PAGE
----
A new study published in the Journal of the American Geriatrics Society reveals that many older adults with dementia live and die in community settings rather than nursing homes. This contradicts the commonly held view that most people with dementia eventually move to nursing homes and die there.
Researchers performed a combined assessment of more than 4,000 patients’ electronic medical records with their Medicare and Medicaid claims, as well as data on their home healthcare and nursing home care from 2001 to 20008. Of these patients, 1,523 had dementia.
While 74 percent of the time the individuals studied who had dementia went to a nursing home after hospitalization, they did not remain there. Approximately one quarter returned to the hospital in less than a month, but many of the remainder returned home.
Rather than finding individuals with dementia progressing on a straight line from home to hospital nursing home as presumed, the researchers found that individuals with dementia go back and forth between care settings. These care transitions can add to the complexities of care management and treatment and to stresses for family caregivers, the researchers wrote.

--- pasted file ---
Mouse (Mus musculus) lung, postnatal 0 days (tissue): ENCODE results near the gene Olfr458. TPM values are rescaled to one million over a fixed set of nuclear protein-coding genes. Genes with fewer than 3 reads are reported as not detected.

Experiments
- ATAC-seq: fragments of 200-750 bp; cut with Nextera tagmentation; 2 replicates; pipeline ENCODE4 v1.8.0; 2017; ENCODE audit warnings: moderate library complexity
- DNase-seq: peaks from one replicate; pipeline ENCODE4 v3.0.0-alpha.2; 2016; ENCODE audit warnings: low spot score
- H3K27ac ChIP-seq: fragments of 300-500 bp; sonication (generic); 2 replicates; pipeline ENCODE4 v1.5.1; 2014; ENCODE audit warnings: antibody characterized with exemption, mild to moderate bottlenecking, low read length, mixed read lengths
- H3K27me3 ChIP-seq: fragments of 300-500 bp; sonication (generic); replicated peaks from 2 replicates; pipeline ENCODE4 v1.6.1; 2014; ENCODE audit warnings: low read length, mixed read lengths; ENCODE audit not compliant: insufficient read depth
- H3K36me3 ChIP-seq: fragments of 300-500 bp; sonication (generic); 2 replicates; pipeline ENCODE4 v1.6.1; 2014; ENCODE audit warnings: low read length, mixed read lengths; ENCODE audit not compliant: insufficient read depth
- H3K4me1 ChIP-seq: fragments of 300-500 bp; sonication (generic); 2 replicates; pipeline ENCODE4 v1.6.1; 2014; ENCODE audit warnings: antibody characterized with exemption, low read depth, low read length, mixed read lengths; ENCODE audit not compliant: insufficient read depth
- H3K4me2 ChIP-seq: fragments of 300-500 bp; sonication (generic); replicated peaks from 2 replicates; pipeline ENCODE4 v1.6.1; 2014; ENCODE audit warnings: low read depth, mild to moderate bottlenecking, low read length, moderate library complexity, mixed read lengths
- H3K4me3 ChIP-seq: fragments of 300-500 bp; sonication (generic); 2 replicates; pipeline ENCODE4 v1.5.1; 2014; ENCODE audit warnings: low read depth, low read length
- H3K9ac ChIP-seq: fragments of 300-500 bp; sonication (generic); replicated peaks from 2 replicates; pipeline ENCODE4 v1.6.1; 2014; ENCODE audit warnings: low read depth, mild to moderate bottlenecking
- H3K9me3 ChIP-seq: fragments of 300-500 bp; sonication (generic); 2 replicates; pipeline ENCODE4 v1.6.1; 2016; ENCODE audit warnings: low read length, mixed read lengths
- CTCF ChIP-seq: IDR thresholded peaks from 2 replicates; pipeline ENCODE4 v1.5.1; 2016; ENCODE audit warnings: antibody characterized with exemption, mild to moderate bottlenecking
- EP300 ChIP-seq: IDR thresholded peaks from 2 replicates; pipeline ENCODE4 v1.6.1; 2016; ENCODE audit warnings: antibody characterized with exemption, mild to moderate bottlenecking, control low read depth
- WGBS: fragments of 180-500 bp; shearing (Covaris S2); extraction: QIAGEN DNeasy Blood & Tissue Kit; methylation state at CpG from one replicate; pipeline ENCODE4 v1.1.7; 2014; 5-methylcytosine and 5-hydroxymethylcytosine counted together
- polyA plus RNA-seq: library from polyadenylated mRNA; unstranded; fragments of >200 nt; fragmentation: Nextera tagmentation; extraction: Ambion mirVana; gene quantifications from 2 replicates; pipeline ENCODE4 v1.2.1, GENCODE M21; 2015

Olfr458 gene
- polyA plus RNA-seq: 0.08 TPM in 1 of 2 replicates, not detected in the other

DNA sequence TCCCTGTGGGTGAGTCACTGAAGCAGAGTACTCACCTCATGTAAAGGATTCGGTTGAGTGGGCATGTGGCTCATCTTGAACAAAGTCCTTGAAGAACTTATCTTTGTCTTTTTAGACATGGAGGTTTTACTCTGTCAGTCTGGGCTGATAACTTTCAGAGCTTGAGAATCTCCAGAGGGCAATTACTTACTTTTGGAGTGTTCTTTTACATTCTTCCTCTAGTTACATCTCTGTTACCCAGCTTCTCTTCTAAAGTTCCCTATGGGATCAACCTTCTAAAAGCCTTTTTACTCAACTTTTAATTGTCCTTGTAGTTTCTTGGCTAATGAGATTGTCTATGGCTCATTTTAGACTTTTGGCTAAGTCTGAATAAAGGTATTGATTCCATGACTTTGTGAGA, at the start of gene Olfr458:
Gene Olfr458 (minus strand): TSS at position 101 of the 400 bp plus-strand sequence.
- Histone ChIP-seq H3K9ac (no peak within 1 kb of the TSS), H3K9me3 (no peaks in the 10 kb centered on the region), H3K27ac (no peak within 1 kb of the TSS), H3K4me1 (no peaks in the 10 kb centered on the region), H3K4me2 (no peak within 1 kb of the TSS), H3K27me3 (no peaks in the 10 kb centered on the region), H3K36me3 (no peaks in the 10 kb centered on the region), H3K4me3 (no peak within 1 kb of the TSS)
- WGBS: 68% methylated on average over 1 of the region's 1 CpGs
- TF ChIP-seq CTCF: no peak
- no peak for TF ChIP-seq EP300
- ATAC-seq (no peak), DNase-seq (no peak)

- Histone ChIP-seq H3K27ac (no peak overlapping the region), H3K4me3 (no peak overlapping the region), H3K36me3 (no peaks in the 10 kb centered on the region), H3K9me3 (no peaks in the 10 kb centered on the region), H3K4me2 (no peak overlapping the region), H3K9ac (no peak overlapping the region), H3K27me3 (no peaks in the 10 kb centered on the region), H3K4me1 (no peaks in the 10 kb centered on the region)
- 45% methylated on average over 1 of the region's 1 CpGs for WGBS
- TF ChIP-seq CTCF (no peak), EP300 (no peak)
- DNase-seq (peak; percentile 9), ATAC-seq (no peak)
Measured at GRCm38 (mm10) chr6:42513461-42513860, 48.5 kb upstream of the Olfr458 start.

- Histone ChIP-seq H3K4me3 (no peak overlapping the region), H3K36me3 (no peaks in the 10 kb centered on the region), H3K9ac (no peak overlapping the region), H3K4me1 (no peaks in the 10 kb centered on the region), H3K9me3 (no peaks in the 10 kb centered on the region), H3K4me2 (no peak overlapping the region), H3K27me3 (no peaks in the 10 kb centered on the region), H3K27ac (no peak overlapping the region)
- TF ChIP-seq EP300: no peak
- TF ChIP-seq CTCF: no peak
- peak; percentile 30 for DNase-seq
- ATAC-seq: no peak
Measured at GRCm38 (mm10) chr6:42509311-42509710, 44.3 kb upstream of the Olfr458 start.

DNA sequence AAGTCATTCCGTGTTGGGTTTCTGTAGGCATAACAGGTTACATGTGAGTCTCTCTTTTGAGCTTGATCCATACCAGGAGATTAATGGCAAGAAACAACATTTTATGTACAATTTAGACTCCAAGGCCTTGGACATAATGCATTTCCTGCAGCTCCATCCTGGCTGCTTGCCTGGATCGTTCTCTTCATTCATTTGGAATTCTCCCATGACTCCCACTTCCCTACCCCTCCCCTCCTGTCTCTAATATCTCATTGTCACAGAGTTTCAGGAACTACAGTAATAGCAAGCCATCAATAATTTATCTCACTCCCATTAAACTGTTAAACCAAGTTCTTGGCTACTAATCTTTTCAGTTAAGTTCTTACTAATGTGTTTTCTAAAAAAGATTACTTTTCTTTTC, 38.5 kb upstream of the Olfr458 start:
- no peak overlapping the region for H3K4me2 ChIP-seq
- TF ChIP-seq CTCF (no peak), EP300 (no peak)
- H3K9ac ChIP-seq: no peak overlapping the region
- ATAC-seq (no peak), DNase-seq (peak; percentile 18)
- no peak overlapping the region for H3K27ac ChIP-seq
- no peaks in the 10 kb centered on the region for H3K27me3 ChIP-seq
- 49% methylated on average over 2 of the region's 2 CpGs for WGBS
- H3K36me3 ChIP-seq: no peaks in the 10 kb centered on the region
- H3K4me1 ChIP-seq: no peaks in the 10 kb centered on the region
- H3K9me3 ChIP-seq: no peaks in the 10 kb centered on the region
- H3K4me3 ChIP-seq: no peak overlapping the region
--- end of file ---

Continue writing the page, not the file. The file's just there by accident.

The researchers also determined that a majority of care for those with dementia, even advanced dementia, is provided in the community by families.
“Our beliefs are challenged regarding the permanence of nursing home care for persons with dementia,” said Robert L. Kane, MD, of the School of Public Health, University of Minnesota, and Joseph G. Ouslander, MD, Charles E. Schmidt College of Medicine, Florida Atlantic University, in an accompanying editorial in the journal. “More research is needed to understand how this impacts the quality of care for dementia patients and how we can improve care transitions and management for dementia patients and their families.”